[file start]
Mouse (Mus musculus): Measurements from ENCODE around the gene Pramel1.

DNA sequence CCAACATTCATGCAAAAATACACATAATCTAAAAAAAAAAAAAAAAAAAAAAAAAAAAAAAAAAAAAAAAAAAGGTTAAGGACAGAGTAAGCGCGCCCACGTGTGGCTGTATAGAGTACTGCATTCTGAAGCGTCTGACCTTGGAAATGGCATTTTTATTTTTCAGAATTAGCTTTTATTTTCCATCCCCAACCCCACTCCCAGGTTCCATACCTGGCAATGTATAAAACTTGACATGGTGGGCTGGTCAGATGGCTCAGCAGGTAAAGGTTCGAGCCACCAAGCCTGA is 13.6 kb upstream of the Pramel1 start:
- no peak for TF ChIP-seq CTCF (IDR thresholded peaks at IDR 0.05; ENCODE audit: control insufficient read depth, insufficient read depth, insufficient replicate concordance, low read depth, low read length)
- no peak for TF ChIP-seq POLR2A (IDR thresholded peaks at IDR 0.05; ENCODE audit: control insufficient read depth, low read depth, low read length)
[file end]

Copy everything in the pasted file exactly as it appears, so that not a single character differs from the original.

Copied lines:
Mouse (Mus musculus): Measurements from ENCODE around the gene Pramel1.

DNA sequence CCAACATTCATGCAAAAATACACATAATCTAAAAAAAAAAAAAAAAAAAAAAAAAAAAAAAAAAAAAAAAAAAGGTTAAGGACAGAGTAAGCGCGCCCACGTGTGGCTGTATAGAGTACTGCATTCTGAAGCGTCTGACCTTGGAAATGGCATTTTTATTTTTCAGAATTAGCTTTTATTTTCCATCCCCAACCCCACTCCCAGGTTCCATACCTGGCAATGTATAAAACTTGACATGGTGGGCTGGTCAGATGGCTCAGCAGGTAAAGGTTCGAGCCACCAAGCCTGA is 13.6 kb upstream of the Pramel1 start:
- no peak for TF ChIP-seq CTCF (IDR thresholded peaks at IDR 0.05; ENCODE audit: control insufficient read depth, insufficient read depth, insufficient replicate concordance, low read depth, low read length)
- no peak for TF ChIP-seq POLR2A (IDR thresholded peaks at IDR 0.05; ENCODE audit: control insufficient read depth, low read depth, low read length)